From the above annotations Iím sure you can see why the game is so effective at being both chuckle worthy and utterly terrifying. Those were also the first three screens of the game, all of which can be seen in less than 2 minutes. In that short time The Neverhood was etched into my mind, and I found myself inexplicably drawn to it. When I first played The Neverhood it was at a young age on a demo disc that came with my first Windows computer. The bloodcurdling evil laugh that opens the game dived deep into my subconscious and actually became the subject of a few recurring nightmares. Yet that laugh may be the whole reason I hunted this game down years later and finally got to play through what turned out to be a brilliant title.

That title, it turns out, came with one of the most astonishing soundtracks ever committed to PC. Some games define themselves through careful sound design, every bar and note is carefully examined and timing is given great consideration. Anybody who has played a Halo game can assure you that the sound is perfectly handled to match every moment. The Neverhoodís soundtrack is absolute chaos. From frantic, bouncy guitar pieces to jazzy, slow trumpet tracks, no songs in The Neverhood remain consistent with each other, yet the ďfeelĒ of each of the songs hold with the games visuals and atmosphere. The lyrics are mumbled and slurred, the songs often ďbreakĒ halfway through with the band descending into chaos. Even timing is occasionally completely off, with mistakes left in to show us how raw the feeling in each song is. Below is a link to The Neverhood theme, give it a listen.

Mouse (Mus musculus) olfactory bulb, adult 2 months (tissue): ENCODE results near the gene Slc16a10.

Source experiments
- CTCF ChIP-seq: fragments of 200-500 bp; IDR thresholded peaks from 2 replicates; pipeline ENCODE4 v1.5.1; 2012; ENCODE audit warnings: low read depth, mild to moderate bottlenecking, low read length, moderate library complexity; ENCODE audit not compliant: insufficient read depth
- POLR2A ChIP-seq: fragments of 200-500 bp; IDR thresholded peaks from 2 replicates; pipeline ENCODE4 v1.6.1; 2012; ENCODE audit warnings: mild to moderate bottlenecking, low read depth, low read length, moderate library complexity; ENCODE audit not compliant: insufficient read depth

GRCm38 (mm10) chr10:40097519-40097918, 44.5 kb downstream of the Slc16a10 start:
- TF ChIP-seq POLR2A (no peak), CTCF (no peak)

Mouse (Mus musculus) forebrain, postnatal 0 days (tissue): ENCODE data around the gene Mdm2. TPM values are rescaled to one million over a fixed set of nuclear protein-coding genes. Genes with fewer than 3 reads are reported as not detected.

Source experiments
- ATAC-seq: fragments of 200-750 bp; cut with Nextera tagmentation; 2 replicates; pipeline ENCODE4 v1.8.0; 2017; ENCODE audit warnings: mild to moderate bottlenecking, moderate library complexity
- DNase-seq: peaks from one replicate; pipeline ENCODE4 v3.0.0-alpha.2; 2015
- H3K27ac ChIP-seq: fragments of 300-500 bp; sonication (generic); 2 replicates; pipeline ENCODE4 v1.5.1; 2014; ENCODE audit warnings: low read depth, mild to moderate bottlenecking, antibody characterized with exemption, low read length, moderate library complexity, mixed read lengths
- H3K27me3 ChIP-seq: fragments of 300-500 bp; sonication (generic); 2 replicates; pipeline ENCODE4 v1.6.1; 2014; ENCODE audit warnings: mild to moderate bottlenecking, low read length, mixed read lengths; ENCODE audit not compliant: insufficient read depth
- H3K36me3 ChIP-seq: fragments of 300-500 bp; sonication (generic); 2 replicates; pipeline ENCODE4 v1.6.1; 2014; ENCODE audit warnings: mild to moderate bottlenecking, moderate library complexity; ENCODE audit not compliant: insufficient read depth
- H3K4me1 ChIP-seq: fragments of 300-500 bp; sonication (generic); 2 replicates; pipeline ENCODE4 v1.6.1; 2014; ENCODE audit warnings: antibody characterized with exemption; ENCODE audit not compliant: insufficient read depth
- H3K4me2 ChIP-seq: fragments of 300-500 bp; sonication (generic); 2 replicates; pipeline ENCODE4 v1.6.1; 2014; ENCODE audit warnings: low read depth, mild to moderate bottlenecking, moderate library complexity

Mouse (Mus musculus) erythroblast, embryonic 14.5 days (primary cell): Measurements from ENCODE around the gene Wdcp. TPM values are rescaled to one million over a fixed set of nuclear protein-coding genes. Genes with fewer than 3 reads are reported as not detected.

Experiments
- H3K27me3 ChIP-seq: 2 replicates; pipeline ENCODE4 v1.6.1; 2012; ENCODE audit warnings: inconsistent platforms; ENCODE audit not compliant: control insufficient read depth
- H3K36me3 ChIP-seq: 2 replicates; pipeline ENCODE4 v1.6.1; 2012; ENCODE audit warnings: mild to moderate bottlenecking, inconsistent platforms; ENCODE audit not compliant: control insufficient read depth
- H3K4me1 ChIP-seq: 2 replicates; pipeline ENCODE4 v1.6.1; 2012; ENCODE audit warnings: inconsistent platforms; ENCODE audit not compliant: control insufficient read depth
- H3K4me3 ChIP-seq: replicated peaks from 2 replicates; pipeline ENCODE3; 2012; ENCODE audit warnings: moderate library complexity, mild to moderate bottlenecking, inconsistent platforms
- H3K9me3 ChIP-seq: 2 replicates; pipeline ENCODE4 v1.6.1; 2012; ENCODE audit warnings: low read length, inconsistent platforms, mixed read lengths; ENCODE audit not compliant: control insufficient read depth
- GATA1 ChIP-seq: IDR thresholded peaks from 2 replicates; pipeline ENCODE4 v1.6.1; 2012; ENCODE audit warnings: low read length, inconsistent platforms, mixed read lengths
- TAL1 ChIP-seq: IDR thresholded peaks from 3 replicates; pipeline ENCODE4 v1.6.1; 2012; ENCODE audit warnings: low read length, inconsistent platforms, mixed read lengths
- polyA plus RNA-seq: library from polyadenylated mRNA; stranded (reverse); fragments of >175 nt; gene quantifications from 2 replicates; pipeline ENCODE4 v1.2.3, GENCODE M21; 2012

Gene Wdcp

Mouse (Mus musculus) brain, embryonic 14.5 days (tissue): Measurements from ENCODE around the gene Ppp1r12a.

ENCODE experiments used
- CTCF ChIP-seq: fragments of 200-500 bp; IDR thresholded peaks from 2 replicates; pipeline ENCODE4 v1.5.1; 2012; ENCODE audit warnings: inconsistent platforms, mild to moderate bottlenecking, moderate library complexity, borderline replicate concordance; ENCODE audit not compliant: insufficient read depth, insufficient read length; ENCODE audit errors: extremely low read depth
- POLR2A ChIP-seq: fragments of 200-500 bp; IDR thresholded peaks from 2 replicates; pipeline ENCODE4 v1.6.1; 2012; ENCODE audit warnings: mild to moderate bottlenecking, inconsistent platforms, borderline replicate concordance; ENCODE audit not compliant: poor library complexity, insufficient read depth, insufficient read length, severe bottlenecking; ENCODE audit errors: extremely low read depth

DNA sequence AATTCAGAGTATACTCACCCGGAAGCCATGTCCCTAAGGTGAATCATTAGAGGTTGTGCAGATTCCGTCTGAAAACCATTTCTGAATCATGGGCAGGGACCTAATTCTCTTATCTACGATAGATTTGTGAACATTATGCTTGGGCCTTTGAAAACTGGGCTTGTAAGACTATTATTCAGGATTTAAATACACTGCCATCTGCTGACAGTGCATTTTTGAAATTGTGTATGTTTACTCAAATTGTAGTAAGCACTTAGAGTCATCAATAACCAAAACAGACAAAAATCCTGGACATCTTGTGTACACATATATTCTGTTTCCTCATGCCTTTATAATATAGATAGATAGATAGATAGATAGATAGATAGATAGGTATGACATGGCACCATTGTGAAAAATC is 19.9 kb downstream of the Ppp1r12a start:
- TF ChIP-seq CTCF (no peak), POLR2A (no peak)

Click to listen

Itís amazing isnít it? The band constantly breaking down and rebuilding itself, the singer getting more frantic and desperate with each nonsensical verse, the final saxophone solo that comes from nowhere and has no relevance, even the moment where the singer comes in too early feels part of the whole chaotic mess of the track. It truly reflects how I feel about the game; itís chaotic, stupid, extremely funny, a bit messy and also quite scary. It sounds like nothing else and despite it almost definitely being horrible in some places it manages to pull through and even make those dreadful moments more fun and even more memorable. This track is almost like a measure of what the game is; a beautiful mess.